Officials said that the injuries suffered by passengers on board were non-life threatening. SEPTA buses were on scene to transport passengers of the train back to Philadelphia's 30th Street Station.
Passengers were shaken by the crash and spoke with reporters following the ordeal.
"It felt like a car accident," said Beth Blakely of Philadelphia. She boarded the train in Philadelphia to take a day trip to visit family. "It was a rough ride. It took a long time to stop and all you could see was a lot of dirt and debris flying past the train and then there were a couple of fire flashes and then we came to a stop."
Blakely was riding in the second car of the train. "It was a lot of panic," she said. "A few people actually jumped off the train and then had to be retrieved by the Amtrak personnel."
Despite the ordeal, Blakely did not say that the crash itself was the most difficult part of her morning. "The hardest thing to think about is that not everyone made it. I got really lucky. I was in the car right behind it. There was minimal damage. So, I'm a little shaken up and I scrapped my trip for the day, because I've had enough, but I'm okay and that's all that I can ask for."
Blakely was on the train with her parents awaiting her arrival, but one local mother had said goodbye to her son and placed him on the train that crashed in Chester. Luckily, like Blakely, Monica Holmes' son was also okay.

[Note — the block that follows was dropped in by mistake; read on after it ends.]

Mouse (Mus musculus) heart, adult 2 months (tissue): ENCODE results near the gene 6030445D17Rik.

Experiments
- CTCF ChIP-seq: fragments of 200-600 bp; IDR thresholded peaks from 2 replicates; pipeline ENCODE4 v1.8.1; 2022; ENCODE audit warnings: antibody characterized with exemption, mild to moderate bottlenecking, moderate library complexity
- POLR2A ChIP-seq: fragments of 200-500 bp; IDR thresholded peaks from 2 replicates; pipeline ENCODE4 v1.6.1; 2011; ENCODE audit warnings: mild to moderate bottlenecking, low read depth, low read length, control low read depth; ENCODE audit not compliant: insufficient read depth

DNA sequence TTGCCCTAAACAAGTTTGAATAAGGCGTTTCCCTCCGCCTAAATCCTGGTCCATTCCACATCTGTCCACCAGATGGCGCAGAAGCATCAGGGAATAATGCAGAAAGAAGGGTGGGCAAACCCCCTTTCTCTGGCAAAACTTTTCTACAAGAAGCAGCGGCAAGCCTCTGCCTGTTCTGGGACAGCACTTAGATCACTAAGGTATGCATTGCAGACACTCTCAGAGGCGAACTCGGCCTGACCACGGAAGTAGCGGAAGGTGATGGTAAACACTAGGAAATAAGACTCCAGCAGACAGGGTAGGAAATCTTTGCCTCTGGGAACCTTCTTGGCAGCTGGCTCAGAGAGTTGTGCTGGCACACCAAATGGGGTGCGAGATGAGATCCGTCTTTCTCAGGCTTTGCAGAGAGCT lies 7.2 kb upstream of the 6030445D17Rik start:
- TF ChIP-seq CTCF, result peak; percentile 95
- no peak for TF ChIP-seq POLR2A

"He called me and told me that 'mom someone was killed on the train. It was a construction worker' and my heart just dropped," Holmes said of the moment she heard from her son.
"I'm just thanking God that he's okay and I pray for the other families who suffered a loss. I can't imagine that," Holmes said.
Nicole Melendez was in Philadelphia visiting family for the week and boarded Amtrak Train 89, with her six-year-old son, Carlos to head back home to North Carolina. "The train was at high speed and it felt like we hit a brick wall and the whole train shook," Melendez said.
"It was like a movie, but the blessing was we were near a church," she added.
Individuals with questions about their friends and family on Train 89 should call Amtrak's Emergency Hotline at 1-800-523-9101.
KYW Newsradio's Kristen Johanson contributed to this story.
for more features.